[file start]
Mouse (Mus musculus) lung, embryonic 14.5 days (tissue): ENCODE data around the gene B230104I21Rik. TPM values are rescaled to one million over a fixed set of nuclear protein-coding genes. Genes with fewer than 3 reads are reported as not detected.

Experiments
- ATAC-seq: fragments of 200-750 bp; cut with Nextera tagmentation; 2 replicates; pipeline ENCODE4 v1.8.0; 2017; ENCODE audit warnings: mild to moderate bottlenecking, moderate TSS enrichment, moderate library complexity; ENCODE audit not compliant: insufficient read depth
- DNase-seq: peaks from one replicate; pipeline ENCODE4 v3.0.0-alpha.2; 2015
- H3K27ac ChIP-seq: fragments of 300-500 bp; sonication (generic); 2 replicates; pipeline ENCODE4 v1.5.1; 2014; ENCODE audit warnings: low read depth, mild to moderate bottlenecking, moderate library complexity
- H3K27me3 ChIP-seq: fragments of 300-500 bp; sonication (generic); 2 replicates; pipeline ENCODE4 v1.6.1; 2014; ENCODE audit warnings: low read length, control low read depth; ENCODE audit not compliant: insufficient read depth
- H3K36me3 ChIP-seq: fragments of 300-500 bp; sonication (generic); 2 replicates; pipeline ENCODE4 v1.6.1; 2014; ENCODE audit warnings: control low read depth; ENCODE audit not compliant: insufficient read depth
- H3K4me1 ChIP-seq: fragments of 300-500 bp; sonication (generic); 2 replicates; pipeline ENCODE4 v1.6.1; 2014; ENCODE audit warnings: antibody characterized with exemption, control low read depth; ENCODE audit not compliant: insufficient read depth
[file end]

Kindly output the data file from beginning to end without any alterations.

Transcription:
Mouse (Mus musculus) lung, embryonic 14.5 days (tissue): ENCODE data around the gene B230104I21Rik. TPM values are rescaled to one million over a fixed set of nuclear protein-coding genes. Genes with fewer than 3 reads are reported as not detected.

Experiments
- ATAC-seq: fragments of 200-750 bp; cut with Nextera tagmentation; 2 replicates; pipeline ENCODE4 v1.8.0; 2017; ENCODE audit warnings: mild to moderate bottlenecking, moderate TSS enrichment, moderate library complexity; ENCODE audit not compliant: insufficient read depth
- DNase-seq: peaks from one replicate; pipeline ENCODE4 v3.0.0-alpha.2; 2015
- H3K27ac ChIP-seq: fragments of 300-500 bp; sonication (generic); 2 replicates; pipeline ENCODE4 v1.5.1; 2014; ENCODE audit warnings: low read depth, mild to moderate bottlenecking, moderate library complexity
- H3K27me3 ChIP-seq: fragments of 300-500 bp; sonication (generic); 2 replicates; pipeline ENCODE4 v1.6.1; 2014; ENCODE audit warnings: low read length, control low read depth; ENCODE audit not compliant: insufficient read depth
- H3K36me3 ChIP-seq: fragments of 300-500 bp; sonication (generic); 2 replicates; pipeline ENCODE4 v1.6.1; 2014; ENCODE audit warnings: control low read depth; ENCODE audit not compliant: insufficient read depth
- H3K4me1 ChIP-seq: fragments of 300-500 bp; sonication (generic); 2 replicates; pipeline ENCODE4 v1.6.1; 2014; ENCODE audit warnings: antibody characterized with exemption, control low read depth; ENCODE audit not compliant: insufficient read depth